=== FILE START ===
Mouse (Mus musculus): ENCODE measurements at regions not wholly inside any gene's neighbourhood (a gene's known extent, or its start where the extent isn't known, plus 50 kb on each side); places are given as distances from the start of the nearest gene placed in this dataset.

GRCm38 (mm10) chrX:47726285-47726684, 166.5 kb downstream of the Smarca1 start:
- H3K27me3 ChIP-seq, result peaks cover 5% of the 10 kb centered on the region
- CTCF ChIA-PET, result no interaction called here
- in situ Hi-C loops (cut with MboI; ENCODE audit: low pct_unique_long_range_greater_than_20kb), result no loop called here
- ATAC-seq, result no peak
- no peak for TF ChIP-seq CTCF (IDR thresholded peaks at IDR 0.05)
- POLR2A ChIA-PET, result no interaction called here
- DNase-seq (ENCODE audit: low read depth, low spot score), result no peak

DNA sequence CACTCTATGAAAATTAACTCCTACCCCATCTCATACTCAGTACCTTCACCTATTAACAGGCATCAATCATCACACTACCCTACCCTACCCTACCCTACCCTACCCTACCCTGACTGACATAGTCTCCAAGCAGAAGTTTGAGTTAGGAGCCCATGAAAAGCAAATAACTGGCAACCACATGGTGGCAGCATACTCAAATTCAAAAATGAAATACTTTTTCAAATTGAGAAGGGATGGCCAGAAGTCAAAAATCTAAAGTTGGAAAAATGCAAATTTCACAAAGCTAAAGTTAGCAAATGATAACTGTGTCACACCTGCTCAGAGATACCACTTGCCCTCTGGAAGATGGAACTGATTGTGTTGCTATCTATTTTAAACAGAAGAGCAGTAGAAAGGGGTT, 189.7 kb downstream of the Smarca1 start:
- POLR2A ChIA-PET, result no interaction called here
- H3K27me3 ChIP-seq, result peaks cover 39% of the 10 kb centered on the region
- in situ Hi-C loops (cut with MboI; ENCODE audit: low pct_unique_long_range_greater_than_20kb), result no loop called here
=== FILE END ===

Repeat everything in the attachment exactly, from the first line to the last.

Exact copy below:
Mouse (Mus musculus): ENCODE measurements at regions not wholly inside any gene's neighbourhood (a gene's known extent, or its start where the extent isn't known, plus 50 kb on each side); places are given as distances from the start of the nearest gene placed in this dataset.

GRCm38 (mm10) chrX:47726285-47726684, 166.5 kb downstream of the Smarca1 start:
- H3K27me3 ChIP-seq, result peaks cover 5% of the 10 kb centered on the region
- CTCF ChIA-PET, result no interaction called here
- in situ Hi-C loops (cut with MboI; ENCODE audit: low pct_unique_long_range_greater_than_20kb), result no loop called here
- ATAC-seq, result no peak
- no peak for TF ChIP-seq CTCF (IDR thresholded peaks at IDR 0.05)
- POLR2A ChIA-PET, result no interaction called here
- DNase-seq (ENCODE audit: low read depth, low spot score), result no peak

DNA sequence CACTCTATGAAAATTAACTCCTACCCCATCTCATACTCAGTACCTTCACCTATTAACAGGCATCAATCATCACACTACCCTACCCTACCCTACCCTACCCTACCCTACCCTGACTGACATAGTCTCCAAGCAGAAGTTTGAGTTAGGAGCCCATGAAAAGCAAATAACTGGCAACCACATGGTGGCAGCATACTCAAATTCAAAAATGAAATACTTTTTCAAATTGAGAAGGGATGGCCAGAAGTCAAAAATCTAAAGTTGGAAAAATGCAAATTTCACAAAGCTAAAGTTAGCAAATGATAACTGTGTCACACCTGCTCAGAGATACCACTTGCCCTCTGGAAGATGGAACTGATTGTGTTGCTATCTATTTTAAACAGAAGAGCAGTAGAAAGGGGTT, 189.7 kb downstream of the Smarca1 start:
- POLR2A ChIA-PET, result no interaction called here
- H3K27me3 ChIP-seq, result peaks cover 39% of the 10 kb centered on the region
- in situ Hi-C loops (cut with MboI; ENCODE audit: low pct_unique_long_range_greater_than_20kb), result no loop called here